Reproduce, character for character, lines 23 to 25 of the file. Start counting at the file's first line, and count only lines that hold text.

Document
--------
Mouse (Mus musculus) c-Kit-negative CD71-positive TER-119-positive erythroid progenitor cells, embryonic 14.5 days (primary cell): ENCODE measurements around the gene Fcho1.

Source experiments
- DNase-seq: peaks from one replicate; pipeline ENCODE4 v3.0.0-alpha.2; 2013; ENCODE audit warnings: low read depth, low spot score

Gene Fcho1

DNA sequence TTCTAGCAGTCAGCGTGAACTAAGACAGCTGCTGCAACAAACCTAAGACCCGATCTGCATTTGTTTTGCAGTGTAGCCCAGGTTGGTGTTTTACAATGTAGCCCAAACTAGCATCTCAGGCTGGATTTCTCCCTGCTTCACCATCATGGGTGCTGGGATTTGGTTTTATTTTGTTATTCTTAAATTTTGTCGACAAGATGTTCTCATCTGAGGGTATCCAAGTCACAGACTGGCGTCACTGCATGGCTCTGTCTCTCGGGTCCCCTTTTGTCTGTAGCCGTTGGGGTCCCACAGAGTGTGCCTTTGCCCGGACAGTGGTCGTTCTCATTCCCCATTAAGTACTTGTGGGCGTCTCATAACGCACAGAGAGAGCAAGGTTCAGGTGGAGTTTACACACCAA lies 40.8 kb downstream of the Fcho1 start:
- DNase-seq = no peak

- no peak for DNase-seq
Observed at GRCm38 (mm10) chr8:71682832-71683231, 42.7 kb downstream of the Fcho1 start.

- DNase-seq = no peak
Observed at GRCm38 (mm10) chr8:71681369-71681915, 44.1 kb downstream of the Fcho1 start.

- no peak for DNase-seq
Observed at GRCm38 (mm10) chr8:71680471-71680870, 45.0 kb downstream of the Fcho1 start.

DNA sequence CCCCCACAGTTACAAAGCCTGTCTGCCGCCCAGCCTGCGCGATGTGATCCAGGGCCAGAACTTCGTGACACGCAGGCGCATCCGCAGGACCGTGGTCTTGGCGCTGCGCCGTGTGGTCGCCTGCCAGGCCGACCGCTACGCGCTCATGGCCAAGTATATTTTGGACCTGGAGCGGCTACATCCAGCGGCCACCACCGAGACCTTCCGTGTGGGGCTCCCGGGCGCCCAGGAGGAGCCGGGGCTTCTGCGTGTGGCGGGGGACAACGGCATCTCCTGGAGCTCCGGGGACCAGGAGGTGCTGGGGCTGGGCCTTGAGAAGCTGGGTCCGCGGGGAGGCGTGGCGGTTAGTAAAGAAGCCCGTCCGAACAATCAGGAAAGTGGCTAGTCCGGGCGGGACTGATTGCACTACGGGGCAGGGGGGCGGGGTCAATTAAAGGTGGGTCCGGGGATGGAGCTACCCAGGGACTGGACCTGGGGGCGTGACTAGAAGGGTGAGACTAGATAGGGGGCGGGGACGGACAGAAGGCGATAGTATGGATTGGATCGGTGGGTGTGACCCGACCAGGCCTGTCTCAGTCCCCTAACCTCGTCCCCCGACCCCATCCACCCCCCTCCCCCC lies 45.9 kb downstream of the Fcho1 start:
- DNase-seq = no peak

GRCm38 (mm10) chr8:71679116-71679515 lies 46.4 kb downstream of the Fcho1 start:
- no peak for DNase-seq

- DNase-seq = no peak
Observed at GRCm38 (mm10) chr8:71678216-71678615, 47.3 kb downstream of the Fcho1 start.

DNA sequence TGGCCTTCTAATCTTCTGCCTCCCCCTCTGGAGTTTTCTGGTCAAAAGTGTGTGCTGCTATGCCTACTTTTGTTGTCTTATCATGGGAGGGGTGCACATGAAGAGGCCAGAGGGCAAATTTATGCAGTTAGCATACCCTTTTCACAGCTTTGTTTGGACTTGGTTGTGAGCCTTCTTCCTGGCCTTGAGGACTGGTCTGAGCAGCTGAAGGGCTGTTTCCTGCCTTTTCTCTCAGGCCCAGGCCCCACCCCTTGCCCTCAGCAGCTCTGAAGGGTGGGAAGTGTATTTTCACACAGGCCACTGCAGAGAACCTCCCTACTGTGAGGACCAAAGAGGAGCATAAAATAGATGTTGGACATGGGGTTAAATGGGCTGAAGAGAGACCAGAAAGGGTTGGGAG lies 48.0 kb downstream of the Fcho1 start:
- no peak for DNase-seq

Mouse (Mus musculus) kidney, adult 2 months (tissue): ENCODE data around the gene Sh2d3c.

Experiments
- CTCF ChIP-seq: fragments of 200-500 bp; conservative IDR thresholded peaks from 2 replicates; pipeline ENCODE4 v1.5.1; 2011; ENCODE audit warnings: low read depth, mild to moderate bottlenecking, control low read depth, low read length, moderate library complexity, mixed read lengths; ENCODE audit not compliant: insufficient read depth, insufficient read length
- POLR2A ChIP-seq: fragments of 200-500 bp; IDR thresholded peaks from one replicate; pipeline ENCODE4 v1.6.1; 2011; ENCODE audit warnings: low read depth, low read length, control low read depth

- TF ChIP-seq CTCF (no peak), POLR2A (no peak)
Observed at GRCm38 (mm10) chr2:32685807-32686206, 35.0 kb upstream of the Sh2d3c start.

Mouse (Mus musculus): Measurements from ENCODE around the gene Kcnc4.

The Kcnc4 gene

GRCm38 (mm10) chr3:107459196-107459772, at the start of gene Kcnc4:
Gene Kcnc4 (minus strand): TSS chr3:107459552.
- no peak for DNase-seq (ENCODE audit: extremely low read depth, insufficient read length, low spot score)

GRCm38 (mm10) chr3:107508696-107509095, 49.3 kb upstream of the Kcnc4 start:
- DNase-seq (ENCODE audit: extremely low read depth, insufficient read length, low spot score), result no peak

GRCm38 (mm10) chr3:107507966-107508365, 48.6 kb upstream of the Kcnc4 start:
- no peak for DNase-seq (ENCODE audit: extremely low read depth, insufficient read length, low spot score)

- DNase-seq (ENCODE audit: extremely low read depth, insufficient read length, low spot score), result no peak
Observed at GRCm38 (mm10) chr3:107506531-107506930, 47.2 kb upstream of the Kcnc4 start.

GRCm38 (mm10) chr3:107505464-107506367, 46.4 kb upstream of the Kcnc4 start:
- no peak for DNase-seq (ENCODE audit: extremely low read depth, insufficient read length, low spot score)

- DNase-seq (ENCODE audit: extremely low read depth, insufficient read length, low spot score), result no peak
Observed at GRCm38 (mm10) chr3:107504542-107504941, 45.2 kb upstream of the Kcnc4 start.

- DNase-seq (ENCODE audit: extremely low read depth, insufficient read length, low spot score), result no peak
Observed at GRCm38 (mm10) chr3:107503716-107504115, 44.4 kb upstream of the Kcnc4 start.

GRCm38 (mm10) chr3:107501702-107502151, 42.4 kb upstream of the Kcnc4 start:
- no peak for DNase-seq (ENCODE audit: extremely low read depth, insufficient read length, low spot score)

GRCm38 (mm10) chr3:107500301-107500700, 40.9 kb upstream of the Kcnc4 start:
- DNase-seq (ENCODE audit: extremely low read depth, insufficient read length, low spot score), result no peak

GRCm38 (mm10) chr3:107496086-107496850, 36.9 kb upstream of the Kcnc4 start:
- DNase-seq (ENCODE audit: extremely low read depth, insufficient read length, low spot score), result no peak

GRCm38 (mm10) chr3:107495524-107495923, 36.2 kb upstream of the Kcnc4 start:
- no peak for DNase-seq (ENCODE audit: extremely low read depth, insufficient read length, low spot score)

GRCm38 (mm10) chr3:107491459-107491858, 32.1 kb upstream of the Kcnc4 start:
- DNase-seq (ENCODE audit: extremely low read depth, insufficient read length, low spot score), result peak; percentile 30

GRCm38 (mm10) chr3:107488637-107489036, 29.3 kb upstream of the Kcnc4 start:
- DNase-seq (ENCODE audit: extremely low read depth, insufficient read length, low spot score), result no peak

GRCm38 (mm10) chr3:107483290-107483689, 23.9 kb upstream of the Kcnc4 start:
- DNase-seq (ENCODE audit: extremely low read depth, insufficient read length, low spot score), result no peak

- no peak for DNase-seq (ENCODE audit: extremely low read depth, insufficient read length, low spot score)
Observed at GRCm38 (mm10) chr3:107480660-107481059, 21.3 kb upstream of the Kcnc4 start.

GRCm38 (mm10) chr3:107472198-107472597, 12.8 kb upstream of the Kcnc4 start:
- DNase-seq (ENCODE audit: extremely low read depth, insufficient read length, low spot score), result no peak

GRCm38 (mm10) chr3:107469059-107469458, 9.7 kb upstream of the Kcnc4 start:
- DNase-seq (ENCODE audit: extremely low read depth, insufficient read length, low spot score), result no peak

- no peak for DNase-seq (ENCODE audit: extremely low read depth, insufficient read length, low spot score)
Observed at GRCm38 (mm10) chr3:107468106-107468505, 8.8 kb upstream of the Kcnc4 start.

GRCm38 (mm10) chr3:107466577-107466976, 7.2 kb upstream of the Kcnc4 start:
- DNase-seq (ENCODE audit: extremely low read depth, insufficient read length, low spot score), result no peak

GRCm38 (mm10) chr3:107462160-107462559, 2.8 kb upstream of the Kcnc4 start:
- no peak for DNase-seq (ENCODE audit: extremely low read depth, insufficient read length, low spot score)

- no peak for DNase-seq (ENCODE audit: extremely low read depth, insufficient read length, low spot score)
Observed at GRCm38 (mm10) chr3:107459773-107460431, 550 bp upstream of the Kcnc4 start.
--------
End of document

- CTCF ChIP-seq: fragments of 200-500 bp; conservative IDR thresholded peaks from 2 replicates; pipeline ENCODE4 v1.5.1; 2011; ENCODE audit warnings: low read depth, mild to moderate bottlenecking, control low read depth, low read length, moderate library complexity, mixed read lengths; ENCODE audit not compliant: insufficient read depth, insufficient read length
- POLR2A ChIP-seq: fragments of 200-500 bp; IDR thresholded peaks from one replicate; pipeline ENCODE4 v1.6.1; 2011; ENCODE audit warnings: low read depth, low read length, control low read depth

- TF ChIP-seq CTCF (no peak), POLR2A (no peak)